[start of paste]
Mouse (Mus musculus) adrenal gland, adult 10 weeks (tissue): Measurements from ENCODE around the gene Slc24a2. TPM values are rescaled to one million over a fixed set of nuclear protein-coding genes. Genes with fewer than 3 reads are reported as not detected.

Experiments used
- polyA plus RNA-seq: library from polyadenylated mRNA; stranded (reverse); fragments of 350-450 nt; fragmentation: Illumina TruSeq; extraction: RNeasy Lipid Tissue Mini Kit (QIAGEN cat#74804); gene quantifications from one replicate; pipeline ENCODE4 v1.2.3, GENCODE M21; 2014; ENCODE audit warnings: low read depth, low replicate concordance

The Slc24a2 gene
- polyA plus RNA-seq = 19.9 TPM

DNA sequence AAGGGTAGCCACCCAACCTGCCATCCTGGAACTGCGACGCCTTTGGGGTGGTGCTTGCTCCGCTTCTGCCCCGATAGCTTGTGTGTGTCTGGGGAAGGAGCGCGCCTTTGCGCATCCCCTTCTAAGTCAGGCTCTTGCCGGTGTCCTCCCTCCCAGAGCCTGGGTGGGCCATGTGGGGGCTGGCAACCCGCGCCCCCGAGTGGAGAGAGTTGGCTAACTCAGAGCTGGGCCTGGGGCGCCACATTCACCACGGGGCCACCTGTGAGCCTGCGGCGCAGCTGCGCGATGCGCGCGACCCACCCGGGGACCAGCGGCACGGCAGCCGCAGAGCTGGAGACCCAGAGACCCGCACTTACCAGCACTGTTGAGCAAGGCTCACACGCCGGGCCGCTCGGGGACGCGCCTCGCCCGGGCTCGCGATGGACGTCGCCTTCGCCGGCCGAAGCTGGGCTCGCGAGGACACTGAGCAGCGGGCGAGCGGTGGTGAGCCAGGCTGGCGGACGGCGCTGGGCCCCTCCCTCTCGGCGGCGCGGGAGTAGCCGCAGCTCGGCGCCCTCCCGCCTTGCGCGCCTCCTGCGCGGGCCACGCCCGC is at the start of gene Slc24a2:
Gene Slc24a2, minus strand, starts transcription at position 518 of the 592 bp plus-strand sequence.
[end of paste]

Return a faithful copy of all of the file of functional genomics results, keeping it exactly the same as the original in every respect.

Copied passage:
Mouse (Mus musculus) adrenal gland, adult 10 weeks (tissue): Measurements from ENCODE around the gene Slc24a2. TPM values are rescaled to one million over a fixed set of nuclear protein-coding genes. Genes with fewer than 3 reads are reported as not detected.

Experiments used
- polyA plus RNA-seq: library from polyadenylated mRNA; stranded (reverse); fragments of 350-450 nt; fragmentation: Illumina TruSeq; extraction: RNeasy Lipid Tissue Mini Kit (QIAGEN cat#74804); gene quantifications from one replicate; pipeline ENCODE4 v1.2.3, GENCODE M21; 2014; ENCODE audit warnings: low read depth, low replicate concordance

The Slc24a2 gene
- polyA plus RNA-seq = 19.9 TPM

DNA sequence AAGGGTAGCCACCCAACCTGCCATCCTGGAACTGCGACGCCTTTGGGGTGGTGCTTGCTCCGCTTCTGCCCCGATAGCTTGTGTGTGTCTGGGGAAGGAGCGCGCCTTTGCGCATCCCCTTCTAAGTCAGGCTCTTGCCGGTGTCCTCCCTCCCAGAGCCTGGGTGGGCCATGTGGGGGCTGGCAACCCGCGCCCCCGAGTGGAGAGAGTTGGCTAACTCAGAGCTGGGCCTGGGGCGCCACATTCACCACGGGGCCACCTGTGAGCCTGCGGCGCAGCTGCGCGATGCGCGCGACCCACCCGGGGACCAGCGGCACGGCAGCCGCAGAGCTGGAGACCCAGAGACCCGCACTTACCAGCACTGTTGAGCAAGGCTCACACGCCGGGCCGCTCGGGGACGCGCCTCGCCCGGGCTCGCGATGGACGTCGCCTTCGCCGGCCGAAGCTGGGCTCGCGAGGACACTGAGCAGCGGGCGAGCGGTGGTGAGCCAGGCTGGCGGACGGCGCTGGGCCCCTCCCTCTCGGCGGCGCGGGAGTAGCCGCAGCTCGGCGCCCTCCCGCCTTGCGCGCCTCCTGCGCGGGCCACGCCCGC is at the start of gene Slc24a2:
Gene Slc24a2, minus strand, starts transcription at position 518 of the 592 bp plus-strand sequence.